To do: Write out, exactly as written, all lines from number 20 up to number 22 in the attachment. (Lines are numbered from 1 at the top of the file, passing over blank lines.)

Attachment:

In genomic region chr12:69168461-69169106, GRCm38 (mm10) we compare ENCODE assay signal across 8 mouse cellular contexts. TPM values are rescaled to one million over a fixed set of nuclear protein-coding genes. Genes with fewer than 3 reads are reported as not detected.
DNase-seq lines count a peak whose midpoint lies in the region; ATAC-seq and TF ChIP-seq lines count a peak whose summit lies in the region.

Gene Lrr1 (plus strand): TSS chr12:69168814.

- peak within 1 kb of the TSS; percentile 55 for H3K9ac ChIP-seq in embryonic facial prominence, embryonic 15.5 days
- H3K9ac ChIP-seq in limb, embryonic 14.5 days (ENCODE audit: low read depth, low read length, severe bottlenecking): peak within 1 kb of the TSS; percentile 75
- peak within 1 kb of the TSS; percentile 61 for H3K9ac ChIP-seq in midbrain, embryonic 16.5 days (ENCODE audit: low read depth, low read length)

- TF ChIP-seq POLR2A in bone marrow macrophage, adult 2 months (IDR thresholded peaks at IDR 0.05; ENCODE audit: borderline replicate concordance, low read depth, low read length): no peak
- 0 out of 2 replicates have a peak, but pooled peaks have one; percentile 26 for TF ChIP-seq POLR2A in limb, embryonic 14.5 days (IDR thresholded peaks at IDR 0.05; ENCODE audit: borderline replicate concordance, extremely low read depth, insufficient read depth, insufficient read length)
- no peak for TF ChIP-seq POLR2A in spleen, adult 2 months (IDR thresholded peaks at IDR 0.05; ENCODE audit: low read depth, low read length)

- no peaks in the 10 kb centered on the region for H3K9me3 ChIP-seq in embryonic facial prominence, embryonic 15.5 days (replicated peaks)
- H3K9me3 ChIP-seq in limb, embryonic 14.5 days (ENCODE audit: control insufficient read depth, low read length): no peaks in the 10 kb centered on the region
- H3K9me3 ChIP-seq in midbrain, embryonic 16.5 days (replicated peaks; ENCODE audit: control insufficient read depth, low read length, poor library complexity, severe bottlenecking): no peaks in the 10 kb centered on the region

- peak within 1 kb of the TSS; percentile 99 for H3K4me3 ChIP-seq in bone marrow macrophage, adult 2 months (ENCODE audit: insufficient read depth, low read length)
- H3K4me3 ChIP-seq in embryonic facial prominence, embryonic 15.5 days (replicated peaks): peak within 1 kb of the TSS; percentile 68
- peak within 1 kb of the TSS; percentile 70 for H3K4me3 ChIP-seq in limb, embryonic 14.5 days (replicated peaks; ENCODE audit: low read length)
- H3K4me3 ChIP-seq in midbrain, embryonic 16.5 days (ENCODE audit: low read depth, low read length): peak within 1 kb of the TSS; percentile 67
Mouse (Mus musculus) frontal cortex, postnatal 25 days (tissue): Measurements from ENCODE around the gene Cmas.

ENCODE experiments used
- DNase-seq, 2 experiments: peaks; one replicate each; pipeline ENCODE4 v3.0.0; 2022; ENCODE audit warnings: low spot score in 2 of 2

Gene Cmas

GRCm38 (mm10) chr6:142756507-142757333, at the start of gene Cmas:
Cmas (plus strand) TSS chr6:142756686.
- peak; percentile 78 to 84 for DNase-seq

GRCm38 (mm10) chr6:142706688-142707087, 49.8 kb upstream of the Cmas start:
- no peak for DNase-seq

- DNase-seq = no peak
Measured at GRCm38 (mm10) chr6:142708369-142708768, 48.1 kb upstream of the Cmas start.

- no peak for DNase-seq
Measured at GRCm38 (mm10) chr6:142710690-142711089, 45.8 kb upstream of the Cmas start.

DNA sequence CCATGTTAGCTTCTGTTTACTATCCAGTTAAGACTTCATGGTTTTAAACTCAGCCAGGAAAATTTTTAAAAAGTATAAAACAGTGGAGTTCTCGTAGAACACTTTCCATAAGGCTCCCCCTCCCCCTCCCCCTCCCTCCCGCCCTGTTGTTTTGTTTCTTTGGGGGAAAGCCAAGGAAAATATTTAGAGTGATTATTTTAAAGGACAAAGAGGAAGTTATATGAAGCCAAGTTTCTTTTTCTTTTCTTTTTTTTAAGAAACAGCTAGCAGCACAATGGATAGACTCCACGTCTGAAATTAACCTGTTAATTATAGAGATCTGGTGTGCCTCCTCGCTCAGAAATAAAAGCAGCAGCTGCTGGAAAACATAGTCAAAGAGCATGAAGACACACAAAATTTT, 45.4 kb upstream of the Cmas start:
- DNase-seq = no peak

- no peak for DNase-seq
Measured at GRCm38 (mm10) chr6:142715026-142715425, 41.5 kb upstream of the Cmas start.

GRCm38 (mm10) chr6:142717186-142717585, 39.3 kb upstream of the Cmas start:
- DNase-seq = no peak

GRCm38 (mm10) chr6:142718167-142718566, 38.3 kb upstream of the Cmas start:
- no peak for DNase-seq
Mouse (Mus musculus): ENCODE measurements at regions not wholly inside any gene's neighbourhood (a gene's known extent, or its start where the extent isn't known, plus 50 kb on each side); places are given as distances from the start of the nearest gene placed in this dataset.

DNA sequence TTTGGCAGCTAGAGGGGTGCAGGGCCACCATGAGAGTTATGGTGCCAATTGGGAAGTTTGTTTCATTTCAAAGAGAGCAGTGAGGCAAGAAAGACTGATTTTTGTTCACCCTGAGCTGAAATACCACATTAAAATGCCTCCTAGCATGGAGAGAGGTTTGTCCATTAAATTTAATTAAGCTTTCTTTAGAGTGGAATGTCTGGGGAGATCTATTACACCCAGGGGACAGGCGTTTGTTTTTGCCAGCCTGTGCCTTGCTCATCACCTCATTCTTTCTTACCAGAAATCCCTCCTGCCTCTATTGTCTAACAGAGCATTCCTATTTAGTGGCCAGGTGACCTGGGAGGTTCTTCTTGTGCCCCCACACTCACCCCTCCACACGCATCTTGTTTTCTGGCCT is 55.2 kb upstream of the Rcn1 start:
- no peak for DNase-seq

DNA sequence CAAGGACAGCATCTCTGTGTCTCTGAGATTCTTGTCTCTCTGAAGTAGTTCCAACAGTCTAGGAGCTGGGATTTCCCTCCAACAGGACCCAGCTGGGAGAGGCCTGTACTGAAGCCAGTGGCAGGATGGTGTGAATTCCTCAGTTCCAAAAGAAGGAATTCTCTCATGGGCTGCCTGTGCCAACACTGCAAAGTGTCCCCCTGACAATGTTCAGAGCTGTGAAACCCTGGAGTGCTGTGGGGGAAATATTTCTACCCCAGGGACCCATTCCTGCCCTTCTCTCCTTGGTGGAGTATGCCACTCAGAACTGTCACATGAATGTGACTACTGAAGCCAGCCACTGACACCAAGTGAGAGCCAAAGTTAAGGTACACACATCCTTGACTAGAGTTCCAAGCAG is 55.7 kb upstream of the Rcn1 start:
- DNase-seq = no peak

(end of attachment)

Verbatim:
Gene Cmas

GRCm38 (mm10) chr6:142756507-142757333, at the start of gene Cmas:
Cmas (plus strand) TSS chr6:142756686.